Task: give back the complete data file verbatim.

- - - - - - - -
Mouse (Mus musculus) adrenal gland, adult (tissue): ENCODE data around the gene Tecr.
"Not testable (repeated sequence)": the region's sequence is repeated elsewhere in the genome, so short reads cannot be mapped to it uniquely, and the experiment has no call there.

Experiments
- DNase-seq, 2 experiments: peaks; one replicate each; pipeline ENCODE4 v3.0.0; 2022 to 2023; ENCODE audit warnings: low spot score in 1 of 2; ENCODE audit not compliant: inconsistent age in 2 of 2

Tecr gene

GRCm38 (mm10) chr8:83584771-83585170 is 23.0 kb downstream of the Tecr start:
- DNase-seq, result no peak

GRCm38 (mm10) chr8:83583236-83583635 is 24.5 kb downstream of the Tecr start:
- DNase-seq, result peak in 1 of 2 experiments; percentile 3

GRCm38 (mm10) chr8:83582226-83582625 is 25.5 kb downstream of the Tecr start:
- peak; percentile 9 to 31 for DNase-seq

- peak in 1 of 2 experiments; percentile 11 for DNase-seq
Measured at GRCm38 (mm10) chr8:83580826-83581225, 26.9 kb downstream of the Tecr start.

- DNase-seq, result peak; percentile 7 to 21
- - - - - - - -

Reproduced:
Mouse (Mus musculus) adrenal gland, adult (tissue): ENCODE data around the gene Tecr.
"Not testable (repeated sequence)": the region's sequence is repeated elsewhere in the genome, so short reads cannot be mapped to it uniquely, and the experiment has no call there.

Experiments
- DNase-seq, 2 experiments: peaks; one replicate each; pipeline ENCODE4 v3.0.0; 2022 to 2023; ENCODE audit warnings: low spot score in 1 of 2; ENCODE audit not compliant: inconsistent age in 2 of 2

Tecr gene

GRCm38 (mm10) chr8:83584771-83585170 is 23.0 kb downstream of the Tecr start:
- DNase-seq, result no peak

GRCm38 (mm10) chr8:83583236-83583635 is 24.5 kb downstream of the Tecr start:
- DNase-seq, result peak in 1 of 2 experiments; percentile 3

GRCm38 (mm10) chr8:83582226-83582625 is 25.5 kb downstream of the Tecr start:
- peak; percentile 9 to 31 for DNase-seq

- peak in 1 of 2 experiments; percentile 11 for DNase-seq
Measured at GRCm38 (mm10) chr8:83580826-83581225, 26.9 kb downstream of the Tecr start.

- DNase-seq, result peak; percentile 7 to 21